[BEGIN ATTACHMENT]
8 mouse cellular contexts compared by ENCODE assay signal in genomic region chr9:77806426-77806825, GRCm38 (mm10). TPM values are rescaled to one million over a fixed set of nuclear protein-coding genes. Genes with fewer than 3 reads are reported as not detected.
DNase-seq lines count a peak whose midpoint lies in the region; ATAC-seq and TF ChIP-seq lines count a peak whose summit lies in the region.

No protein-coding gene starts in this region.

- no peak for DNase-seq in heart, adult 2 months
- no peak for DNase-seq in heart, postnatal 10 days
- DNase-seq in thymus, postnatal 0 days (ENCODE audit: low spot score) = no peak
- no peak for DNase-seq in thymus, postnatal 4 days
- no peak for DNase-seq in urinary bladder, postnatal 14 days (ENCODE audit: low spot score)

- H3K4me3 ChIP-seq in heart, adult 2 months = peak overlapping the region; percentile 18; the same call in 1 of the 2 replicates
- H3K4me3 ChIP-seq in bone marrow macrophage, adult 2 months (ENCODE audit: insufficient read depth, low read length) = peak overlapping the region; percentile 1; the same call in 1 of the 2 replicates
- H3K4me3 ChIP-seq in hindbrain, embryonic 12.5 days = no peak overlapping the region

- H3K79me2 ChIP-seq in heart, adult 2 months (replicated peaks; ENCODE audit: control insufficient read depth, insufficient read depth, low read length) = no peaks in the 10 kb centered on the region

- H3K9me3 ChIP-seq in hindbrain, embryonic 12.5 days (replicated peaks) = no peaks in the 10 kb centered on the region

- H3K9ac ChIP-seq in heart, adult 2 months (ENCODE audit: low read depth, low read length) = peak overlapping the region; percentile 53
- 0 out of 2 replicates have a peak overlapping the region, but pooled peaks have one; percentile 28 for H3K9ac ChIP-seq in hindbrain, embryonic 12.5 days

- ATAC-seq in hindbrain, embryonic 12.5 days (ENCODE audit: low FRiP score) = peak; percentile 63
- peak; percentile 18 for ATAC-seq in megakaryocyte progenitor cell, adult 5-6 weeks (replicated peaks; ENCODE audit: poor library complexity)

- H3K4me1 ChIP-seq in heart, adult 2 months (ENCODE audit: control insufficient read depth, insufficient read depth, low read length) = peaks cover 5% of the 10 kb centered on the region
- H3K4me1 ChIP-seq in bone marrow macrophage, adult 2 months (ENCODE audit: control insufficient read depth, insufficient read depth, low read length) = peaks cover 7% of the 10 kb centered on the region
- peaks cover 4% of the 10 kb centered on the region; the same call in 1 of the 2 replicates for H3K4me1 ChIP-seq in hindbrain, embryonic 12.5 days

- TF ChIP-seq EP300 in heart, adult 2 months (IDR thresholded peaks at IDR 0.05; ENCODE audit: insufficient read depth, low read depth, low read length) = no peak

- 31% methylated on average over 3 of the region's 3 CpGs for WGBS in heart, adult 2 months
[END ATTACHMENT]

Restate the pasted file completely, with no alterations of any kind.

8 mouse cellular contexts compared by ENCODE assay signal in genomic region chr9:77806426-77806825, GRCm38 (mm10). TPM values are rescaled to one million over a fixed set of nuclear protein-coding genes. Genes with fewer than 3 reads are reported as not detected.
DNase-seq lines count a peak whose midpoint lies in the region; ATAC-seq and TF ChIP-seq lines count a peak whose summit lies in the region.

No protein-coding gene starts in this region.

- no peak for DNase-seq in heart, adult 2 months
- no peak for DNase-seq in heart, postnatal 10 days
- DNase-seq in thymus, postnatal 0 days (ENCODE audit: low spot score) = no peak
- no peak for DNase-seq in thymus, postnatal 4 days
- no peak for DNase-seq in urinary bladder, postnatal 14 days (ENCODE audit: low spot score)

- H3K4me3 ChIP-seq in heart, adult 2 months = peak overlapping the region; percentile 18; the same call in 1 of the 2 replicates
- H3K4me3 ChIP-seq in bone marrow macrophage, adult 2 months (ENCODE audit: insufficient read depth, low read length) = peak overlapping the region; percentile 1; the same call in 1 of the 2 replicates
- H3K4me3 ChIP-seq in hindbrain, embryonic 12.5 days = no peak overlapping the region

- H3K79me2 ChIP-seq in heart, adult 2 months (replicated peaks; ENCODE audit: control insufficient read depth, insufficient read depth, low read length) = no peaks in the 10 kb centered on the region

- H3K9me3 ChIP-seq in hindbrain, embryonic 12.5 days (replicated peaks) = no peaks in the 10 kb centered on the region

- H3K9ac ChIP-seq in heart, adult 2 months (ENCODE audit: low read depth, low read length) = peak overlapping the region; percentile 53
- 0 out of 2 replicates have a peak overlapping the region, but pooled peaks have one; percentile 28 for H3K9ac ChIP-seq in hindbrain, embryonic 12.5 days

- ATAC-seq in hindbrain, embryonic 12.5 days (ENCODE audit: low FRiP score) = peak; percentile 63
- peak; percentile 18 for ATAC-seq in megakaryocyte progenitor cell, adult 5-6 weeks (replicated peaks; ENCODE audit: poor library complexity)

- H3K4me1 ChIP-seq in heart, adult 2 months (ENCODE audit: control insufficient read depth, insufficient read depth, low read length) = peaks cover 5% of the 10 kb centered on the region
- H3K4me1 ChIP-seq in bone marrow macrophage, adult 2 months (ENCODE audit: control insufficient read depth, insufficient read depth, low read length) = peaks cover 7% of the 10 kb centered on the region
- peaks cover 4% of the 10 kb centered on the region; the same call in 1 of the 2 replicates for H3K4me1 ChIP-seq in hindbrain, embryonic 12.5 days

- TF ChIP-seq EP300 in heart, adult 2 months (IDR thresholded peaks at IDR 0.05; ENCODE audit: insufficient read depth, low read depth, low read length) = no peak

- 31% methylated on average over 3 of the region's 3 CpGs for WGBS in heart, adult 2 months